Heart pumps blood into arteries which supplies it to the whole of our body. Blood pressure is the measure of force of blood against the walls of the blood vessels or arteries. High blood pressure means the walls of the blood vessels are receiving too much pressure repeatedly. Also known as hypertension.
A BP reading has a top number indicating systolic pressure and a bottom number indicating diastolic pressure. Systolic pressure is the blood pressure when the heart contracts. A diastolic pressure is the blood pressure when the heart is dilating and resting. The ranges of BP are as follows:
- Normal: Less than 120 over 80 (120/80)
- Prehypertension: 120-139 over 80-89
- Stage 1 high BP: 140-159 over 90-99
- Stage 2 high BP: 160 and above over 100 and above
- High blood pressure in people over age 60: 150 and above over 90 and above
Most people with high BP show no signs or symptoms until the BP reaches dangerous levels. A few of them may experience headaches, shortness of breath, nausea, vomiting, dizziness or nose bleed.
Causes of High Blood Pressure
Based on the causes, high BP can be classified into two types.
This type of high BP develops gradually over years and there is no identifiable cause.
An underlying condition like thyroid & kidney problems, defect in blood vessels, alcohol or drugs causes this type of high blood pressure.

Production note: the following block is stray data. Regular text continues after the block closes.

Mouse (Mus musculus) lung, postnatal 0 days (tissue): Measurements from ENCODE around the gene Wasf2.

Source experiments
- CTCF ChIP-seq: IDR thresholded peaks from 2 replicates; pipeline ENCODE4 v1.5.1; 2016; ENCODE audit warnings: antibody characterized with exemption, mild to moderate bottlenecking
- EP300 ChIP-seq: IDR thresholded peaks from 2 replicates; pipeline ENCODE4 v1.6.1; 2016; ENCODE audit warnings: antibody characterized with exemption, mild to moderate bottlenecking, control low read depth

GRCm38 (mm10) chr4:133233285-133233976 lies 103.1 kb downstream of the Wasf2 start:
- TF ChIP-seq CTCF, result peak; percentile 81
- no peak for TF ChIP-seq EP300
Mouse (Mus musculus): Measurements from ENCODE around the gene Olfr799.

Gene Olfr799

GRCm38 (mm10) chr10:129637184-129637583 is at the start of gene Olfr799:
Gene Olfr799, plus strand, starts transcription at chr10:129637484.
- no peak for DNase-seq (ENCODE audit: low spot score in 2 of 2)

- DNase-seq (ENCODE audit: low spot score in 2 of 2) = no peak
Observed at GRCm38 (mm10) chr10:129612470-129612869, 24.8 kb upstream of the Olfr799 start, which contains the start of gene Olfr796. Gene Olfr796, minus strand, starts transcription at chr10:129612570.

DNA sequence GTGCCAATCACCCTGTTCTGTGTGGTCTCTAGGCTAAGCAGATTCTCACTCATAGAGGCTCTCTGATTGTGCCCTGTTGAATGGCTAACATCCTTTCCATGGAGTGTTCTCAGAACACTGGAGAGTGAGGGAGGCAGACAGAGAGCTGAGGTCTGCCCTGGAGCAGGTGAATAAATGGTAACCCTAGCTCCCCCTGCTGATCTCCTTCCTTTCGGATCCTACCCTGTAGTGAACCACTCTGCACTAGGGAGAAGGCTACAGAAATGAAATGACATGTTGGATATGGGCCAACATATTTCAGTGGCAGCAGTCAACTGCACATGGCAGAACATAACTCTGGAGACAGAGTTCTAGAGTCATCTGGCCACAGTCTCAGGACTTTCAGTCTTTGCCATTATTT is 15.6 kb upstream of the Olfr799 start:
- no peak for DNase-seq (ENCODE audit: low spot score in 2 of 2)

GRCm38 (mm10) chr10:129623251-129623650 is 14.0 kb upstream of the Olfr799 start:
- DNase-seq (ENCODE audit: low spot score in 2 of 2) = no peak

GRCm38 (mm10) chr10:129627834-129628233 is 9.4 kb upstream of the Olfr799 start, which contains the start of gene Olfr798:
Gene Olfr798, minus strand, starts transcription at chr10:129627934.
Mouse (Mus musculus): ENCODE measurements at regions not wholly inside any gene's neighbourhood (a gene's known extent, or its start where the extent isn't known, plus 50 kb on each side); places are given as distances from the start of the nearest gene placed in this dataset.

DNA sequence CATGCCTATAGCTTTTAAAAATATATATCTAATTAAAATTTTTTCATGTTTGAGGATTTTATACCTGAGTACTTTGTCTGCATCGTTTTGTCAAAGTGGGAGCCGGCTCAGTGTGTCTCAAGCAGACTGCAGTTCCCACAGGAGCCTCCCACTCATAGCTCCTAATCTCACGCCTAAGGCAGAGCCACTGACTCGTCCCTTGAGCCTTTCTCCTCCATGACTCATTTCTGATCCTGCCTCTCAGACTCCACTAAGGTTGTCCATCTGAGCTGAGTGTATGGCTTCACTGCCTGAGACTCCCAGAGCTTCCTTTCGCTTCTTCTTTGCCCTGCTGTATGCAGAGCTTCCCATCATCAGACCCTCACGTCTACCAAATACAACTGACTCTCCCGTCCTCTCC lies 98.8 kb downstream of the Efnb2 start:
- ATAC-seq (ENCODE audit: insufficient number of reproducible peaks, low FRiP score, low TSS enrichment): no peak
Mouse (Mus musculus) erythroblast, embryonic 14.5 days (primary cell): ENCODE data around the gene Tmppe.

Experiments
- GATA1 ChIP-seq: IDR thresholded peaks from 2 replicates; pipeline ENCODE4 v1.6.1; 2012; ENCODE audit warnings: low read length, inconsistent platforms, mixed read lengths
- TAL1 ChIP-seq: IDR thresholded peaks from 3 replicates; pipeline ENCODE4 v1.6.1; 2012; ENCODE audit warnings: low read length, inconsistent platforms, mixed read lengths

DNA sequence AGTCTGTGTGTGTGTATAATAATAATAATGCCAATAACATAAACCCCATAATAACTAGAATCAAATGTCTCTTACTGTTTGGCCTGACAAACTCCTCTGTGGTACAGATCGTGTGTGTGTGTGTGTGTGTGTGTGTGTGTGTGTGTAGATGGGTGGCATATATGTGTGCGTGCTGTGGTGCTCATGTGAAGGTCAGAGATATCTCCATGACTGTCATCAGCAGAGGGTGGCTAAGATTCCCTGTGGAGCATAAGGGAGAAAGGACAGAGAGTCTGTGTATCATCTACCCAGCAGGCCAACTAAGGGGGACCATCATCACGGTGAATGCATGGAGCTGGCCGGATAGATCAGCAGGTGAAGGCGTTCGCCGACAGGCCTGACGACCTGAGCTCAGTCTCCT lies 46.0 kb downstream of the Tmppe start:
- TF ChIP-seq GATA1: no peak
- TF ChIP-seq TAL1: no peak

Though there is no identifiable cause that leads to high BP, certain risk factors and conditions may play an important role in its development.
- Age – The risk of having high BP increases with age.
- Temperature – A study in France indicated that both the systolic and diastolic pressure varied significantly over seasons and based on temperature. The BP lowered when warm and increased when cold.
- Family History – The chances of developing high BP is more if any of your close family members have had this condition.
- Race – People with African or South Asian ancestry are more likely to develop high BP than other ancestries.
- Gender – High BP is more common in adult men than adult women. But after the age of 60, both are equally susceptible.
- Lack of physical activity – Leading a sedentary lifestyle increases the risk of high blood pressure.
- Alcohol Intake – People who drink regularly have increased risk of high BP.
- Smoking – Smoking narrows the blood vessels and also reduces the blood’s oxygen content. This results in high BP.
- High fat diet – A diet high in saturated fats and trans fats can result in high blood pressure.
- Stress – A person under stress over a long term is at a higher risk of developing hypertension.
- Pregnancy – Pregnant women are more likely to have this condition than women who are not pregnant. It is one of the complications that may arise during pregnancy.
- Diabetes – High blood sugar is the risk factor that causes high BP in both type 1 and type 2 diabetic patients.
- Psoriasis – A study in America has found that psoriasis is linked to increased risk of developing high BP.